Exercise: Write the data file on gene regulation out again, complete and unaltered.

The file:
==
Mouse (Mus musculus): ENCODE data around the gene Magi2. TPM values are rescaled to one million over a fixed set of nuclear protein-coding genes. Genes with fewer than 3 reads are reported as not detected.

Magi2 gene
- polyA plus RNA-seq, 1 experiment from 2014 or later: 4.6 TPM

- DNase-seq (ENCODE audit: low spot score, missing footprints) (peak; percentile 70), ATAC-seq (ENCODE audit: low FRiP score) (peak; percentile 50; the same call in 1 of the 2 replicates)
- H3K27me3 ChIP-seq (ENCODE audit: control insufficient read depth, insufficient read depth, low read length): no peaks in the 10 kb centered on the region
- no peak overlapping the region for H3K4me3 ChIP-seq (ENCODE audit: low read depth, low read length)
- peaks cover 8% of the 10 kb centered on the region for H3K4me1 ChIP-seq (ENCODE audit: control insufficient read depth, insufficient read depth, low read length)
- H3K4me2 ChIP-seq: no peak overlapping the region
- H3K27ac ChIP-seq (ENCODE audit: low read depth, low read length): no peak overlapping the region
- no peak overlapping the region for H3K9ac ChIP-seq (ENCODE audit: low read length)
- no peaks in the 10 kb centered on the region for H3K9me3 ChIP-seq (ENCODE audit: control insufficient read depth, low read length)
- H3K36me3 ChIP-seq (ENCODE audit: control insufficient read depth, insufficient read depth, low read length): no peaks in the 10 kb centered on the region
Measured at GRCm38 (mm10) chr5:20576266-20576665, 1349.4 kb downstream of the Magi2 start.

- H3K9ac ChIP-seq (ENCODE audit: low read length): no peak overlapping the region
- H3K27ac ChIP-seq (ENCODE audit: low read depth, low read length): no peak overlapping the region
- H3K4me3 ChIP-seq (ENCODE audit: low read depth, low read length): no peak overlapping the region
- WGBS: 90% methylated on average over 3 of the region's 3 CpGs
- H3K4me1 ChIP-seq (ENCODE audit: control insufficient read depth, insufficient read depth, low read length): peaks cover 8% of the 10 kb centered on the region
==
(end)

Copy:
Mouse (Mus musculus): ENCODE data around the gene Magi2. TPM values are rescaled to one million over a fixed set of nuclear protein-coding genes. Genes with fewer than 3 reads are reported as not detected.

Magi2 gene
- polyA plus RNA-seq, 1 experiment from 2014 or later: 4.6 TPM

- DNase-seq (ENCODE audit: low spot score, missing footprints) (peak; percentile 70), ATAC-seq (ENCODE audit: low FRiP score) (peak; percentile 50; the same call in 1 of the 2 replicates)
- H3K27me3 ChIP-seq (ENCODE audit: control insufficient read depth, insufficient read depth, low read length): no peaks in the 10 kb centered on the region
- no peak overlapping the region for H3K4me3 ChIP-seq (ENCODE audit: low read depth, low read length)
- peaks cover 8% of the 10 kb centered on the region for H3K4me1 ChIP-seq (ENCODE audit: control insufficient read depth, insufficient read depth, low read length)
- H3K4me2 ChIP-seq: no peak overlapping the region
- H3K27ac ChIP-seq (ENCODE audit: low read depth, low read length): no peak overlapping the region
- no peak overlapping the region for H3K9ac ChIP-seq (ENCODE audit: low read length)
- no peaks in the 10 kb centered on the region for H3K9me3 ChIP-seq (ENCODE audit: control insufficient read depth, low read length)
- H3K36me3 ChIP-seq (ENCODE audit: control insufficient read depth, insufficient read depth, low read length): no peaks in the 10 kb centered on the region
Measured at GRCm38 (mm10) chr5:20576266-20576665, 1349.4 kb downstream of the Magi2 start.

- H3K9ac ChIP-seq (ENCODE audit: low read length): no peak overlapping the region
- H3K27ac ChIP-seq (ENCODE audit: low read depth, low read length): no peak overlapping the region
- H3K4me3 ChIP-seq (ENCODE audit: low read depth, low read length): no peak overlapping the region
- WGBS: 90% methylated on average over 3 of the region's 3 CpGs
- H3K4me1 ChIP-seq (ENCODE audit: control insufficient read depth, insufficient read depth, low read length): peaks cover 8% of the 10 kb centered on the region